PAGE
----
Author: Ian Doughty
Congleton Museum has in its collection a longcase clock made by John Whitehurst the elder of Congleton. What might it tell us about 18th century Congleton?
Congleton’s clockmakers were the town’s precision engineers of the 18th and early 19th centuries. They were not only exquisite craftsmen, making the fine and accurate brass components which they assembled to make the intricate clock mechanisms, but also knowledgeable mathematicians able to calculate the exact ratios required between the gears to ensure accurate time keeping. This was achieved through the transfer of the power stored in the descending weight to the rotary motion of the gears, which drove the hands of the clock to tell the time. It is therefore not surprising to find clockmakers like John Whitehurst and Edward Drakeford associated with the town’s growing industries, which were equally dependent upon the transfer of the rotary power generated by waterwheels, through gearing, to drive the silk throwing engines.
One example is the maker of this recently acquired clock, John Whitehurst the elder, who came to the town in 1708 from Biddulph to set up his clockmaking business. He became a prominent citizen, being elected to various offices of Congleton Corporation – ‘Burleyman’ in 1735, ‘Market Looker’ in 1735, ‘Commons Looker’ in 1737 and ‘Inmate Looker’, responsible for the welfare of the poor in the workhouse, in 1738 and 1747.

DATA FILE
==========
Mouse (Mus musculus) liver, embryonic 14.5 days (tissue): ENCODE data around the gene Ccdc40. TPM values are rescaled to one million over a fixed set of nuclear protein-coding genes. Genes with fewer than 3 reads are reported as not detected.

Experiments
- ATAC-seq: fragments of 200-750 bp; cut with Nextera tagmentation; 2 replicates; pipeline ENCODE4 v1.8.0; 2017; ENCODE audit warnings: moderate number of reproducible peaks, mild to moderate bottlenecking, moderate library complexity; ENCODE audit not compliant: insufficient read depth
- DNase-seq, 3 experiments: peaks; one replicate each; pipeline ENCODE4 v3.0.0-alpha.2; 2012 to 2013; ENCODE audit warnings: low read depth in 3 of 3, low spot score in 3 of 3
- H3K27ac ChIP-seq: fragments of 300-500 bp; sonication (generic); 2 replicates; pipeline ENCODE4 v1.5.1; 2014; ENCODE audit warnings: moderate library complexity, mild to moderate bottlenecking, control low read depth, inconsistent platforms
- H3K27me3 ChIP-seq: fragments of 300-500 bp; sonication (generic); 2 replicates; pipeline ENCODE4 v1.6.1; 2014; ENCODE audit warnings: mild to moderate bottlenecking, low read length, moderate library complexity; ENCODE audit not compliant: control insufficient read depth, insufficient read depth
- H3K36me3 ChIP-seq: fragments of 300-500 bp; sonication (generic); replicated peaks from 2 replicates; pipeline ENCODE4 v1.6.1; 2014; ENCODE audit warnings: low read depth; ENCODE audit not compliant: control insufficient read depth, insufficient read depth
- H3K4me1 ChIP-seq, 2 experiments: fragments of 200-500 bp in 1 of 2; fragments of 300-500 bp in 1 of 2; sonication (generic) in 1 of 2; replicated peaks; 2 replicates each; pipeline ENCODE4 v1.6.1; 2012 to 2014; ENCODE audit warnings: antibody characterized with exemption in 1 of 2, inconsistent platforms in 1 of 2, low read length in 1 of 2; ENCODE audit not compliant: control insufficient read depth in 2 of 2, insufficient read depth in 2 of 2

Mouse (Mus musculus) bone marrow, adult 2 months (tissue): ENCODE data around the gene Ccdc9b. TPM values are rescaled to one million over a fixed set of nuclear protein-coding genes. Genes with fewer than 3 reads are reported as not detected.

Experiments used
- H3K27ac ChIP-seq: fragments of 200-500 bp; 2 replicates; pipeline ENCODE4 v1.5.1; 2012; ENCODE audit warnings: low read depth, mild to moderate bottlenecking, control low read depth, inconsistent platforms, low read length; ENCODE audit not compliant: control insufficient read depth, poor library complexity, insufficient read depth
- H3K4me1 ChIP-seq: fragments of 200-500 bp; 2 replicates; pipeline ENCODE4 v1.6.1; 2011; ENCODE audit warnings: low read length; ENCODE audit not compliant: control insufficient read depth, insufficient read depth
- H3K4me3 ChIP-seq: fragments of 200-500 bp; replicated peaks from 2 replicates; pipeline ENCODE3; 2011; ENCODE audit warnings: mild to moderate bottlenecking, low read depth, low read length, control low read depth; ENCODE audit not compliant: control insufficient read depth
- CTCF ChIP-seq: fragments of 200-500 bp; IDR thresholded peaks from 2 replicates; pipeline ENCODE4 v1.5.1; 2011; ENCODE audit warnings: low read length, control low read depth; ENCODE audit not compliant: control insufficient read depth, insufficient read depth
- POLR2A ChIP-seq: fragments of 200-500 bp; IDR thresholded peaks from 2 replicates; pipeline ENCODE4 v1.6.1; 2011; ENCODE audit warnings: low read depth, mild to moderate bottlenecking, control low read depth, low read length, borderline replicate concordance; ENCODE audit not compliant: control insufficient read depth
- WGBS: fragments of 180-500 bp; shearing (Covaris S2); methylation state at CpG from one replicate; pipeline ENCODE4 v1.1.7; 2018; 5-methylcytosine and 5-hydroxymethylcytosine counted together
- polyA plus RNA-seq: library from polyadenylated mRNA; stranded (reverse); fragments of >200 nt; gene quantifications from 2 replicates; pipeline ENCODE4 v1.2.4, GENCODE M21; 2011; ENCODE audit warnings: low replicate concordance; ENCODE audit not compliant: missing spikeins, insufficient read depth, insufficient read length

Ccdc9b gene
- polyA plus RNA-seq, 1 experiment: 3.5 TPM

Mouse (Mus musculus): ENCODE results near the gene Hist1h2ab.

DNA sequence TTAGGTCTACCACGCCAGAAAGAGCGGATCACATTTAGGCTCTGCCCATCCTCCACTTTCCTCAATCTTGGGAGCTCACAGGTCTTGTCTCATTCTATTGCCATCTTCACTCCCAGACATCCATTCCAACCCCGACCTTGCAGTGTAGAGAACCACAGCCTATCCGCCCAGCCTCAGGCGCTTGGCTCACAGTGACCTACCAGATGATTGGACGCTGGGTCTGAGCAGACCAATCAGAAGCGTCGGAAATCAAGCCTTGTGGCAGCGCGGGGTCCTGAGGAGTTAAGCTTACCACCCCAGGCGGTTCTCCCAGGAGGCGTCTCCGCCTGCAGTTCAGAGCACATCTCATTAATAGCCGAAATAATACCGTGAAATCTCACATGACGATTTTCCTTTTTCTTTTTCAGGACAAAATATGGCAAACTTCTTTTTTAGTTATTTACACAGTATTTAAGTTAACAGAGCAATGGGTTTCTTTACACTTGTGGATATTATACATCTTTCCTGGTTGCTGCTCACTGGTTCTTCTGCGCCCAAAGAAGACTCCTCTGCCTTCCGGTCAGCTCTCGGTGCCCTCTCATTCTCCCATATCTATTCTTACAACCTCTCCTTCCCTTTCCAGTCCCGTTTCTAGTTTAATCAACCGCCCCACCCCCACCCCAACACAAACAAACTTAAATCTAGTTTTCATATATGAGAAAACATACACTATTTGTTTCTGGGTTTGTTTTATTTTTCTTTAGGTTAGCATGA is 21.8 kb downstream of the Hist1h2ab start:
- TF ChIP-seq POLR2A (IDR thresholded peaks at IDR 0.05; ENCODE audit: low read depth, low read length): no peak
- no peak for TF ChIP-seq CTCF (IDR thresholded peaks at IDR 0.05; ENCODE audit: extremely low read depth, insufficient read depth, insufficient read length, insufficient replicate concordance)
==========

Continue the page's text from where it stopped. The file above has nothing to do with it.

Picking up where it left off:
The corporation, for a considerable period of time, entrusted him with the care of the town’s clocks, paying him four shillings and sixpence for ‘mending ye clock’ in 1714 and five shillings ‘for putting ropes to the town clock’ in 1754. It is however, this signed bill of 1724, pinned into the town accounts, which is the most intriguing, as its shows that John Whitehurst’s workshop was not only capable of making high quality clocks, but of manufacturing what we would now understand as industrial machine parts. It requests payment for repairs to the hand of the church clock at one shilling and to the chimes at two shillings, but also payment of six shillings and 10 pence for supplying ‘six brass collors for the mill’ at 14 pence per pound, a total weight of 5½lbs. As it was the only recorded mill in the town at this time these collors must have been for the town’s corn mill.
This account goes some way to explain how craftsmen like John Whitehurst were able to make a living. It is highly unlikely that a town the size Congleton was in 1750, would have had sufficient households with the wealth to purchase ‘luxury items’, such as this clock, over the 50 years John Whitehurst was producing clocks.
The town accounts also reveal a further aspect of John Whitehurst’s commercial interests, for in both 1729 and 1730 he was paid one shilling for ale, suggesting that he was either an innkeeper or brewer as well as a clockmaker.
This is confirmed in an indenture dated 29th November 1754, in which John Whitehurst transfers to John Sherratt of Buglawton the ‘capital messuage or burgage of the said John Whitehurst situate in or near the High Street in Congleton, called by the name of the George Inn and all those dwelling houses, edifices, rooms, shops, workhouses, smithy and stables and other buildings adjoining in the possession of John Whitehurst; Alice Corley, spinster; Peter Wright, Elizabeth Booth, widow; James Whitehurst; William Shrigley; John Seaman; Josiah Henshaw; James Braddock and John Bostock.’ This clearly indicates that by 1754 John Whitehurst had amassed a considerable High Street property holding. It is difficult to identify the purpose of this transaction; could it have been that at 67 years of age he had decided to retire and pass the business on to his son James?